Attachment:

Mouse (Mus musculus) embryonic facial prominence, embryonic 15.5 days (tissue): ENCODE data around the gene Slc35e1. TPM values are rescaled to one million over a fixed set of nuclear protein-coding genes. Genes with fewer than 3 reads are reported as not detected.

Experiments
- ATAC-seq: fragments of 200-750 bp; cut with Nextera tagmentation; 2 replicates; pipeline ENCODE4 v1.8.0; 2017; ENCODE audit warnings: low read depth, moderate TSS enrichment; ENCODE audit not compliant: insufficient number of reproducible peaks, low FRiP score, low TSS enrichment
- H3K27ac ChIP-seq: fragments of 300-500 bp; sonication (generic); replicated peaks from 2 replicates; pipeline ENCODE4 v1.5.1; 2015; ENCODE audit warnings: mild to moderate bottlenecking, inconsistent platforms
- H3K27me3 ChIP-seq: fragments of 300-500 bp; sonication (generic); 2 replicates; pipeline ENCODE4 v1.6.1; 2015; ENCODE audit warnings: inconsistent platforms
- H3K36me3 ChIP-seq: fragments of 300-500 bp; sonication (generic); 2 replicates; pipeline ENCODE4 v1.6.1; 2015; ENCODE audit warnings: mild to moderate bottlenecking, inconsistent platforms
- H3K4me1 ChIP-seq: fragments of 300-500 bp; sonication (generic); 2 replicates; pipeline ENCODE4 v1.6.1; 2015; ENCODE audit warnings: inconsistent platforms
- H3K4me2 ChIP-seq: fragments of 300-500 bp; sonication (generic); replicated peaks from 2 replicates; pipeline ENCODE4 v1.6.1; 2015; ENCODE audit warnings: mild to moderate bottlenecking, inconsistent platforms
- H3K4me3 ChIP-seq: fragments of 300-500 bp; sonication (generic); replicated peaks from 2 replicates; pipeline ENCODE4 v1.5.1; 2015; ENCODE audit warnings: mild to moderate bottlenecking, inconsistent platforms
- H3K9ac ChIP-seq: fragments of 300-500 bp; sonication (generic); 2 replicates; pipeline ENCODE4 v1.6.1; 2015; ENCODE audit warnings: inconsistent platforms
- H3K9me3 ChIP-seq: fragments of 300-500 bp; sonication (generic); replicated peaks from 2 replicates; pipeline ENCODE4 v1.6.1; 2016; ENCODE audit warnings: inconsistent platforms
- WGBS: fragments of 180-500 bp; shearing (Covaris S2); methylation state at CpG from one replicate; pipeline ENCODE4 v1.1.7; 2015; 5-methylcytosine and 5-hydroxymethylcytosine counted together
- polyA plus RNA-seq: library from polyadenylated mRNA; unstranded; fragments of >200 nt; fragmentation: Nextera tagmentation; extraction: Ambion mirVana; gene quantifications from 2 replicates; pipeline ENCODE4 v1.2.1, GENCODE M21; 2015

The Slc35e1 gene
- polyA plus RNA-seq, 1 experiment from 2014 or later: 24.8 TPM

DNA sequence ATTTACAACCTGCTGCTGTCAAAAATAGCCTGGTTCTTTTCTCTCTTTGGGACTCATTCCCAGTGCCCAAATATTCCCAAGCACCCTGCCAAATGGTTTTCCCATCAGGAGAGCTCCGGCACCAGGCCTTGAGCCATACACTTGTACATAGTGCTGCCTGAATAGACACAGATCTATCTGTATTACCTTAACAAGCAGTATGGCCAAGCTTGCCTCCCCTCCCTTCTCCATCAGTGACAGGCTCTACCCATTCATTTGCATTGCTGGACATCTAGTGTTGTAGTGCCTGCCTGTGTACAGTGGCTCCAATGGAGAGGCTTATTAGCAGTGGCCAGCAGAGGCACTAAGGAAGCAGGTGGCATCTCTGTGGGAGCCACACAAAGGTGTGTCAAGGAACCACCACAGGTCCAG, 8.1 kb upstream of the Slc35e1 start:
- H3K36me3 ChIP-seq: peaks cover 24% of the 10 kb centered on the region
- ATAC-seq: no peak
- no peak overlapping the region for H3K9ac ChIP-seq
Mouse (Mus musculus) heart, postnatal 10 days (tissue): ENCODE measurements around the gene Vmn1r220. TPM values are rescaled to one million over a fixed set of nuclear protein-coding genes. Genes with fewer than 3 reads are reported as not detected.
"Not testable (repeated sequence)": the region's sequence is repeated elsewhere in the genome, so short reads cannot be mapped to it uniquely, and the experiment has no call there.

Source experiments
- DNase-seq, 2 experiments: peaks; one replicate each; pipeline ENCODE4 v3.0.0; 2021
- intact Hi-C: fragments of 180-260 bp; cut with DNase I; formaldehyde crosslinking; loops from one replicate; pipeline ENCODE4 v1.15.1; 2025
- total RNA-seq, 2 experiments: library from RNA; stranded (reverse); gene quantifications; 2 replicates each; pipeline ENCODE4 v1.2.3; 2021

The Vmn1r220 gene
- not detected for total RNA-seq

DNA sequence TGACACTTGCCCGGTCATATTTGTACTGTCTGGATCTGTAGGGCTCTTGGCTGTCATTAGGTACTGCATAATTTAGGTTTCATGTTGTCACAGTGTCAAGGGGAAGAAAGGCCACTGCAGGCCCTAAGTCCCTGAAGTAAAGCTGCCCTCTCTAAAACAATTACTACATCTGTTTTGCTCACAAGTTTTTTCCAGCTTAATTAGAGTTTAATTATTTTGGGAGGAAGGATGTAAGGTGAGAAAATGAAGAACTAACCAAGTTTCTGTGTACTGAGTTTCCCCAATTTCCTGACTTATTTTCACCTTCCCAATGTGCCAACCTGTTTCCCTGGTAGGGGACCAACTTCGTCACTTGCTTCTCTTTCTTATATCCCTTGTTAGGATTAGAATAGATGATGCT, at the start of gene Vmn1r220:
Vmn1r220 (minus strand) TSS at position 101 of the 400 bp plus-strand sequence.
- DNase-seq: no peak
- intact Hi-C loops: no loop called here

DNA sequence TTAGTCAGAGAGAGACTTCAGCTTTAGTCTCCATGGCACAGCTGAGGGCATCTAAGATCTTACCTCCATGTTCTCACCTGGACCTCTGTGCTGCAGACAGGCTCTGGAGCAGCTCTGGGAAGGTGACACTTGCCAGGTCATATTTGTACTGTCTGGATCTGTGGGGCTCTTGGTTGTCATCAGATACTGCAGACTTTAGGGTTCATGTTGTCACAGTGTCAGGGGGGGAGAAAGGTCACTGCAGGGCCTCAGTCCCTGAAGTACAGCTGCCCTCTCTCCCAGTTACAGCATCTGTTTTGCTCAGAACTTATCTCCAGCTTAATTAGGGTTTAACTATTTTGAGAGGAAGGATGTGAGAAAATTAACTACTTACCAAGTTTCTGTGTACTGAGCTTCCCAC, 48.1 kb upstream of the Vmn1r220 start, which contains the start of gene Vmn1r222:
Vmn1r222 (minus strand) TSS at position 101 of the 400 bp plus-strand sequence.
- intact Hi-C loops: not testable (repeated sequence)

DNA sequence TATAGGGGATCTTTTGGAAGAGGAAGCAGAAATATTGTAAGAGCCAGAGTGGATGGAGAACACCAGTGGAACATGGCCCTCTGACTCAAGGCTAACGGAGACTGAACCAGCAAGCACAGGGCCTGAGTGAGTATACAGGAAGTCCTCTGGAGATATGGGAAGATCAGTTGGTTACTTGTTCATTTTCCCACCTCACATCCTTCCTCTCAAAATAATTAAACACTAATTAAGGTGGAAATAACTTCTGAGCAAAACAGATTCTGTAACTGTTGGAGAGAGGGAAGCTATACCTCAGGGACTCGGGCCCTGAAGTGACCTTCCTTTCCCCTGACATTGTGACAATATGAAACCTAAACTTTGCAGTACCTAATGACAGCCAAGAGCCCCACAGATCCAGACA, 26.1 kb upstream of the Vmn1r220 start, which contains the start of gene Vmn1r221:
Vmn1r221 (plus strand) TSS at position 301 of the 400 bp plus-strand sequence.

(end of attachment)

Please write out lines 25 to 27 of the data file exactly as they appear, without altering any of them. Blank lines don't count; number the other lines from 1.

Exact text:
- total RNA-seq, 2 experiments: library from RNA; stranded (reverse); gene quantifications; 2 replicates each; pipeline ENCODE4 v1.2.3; 2021

The Vmn1r220 gene
- not detected for total RNA-seq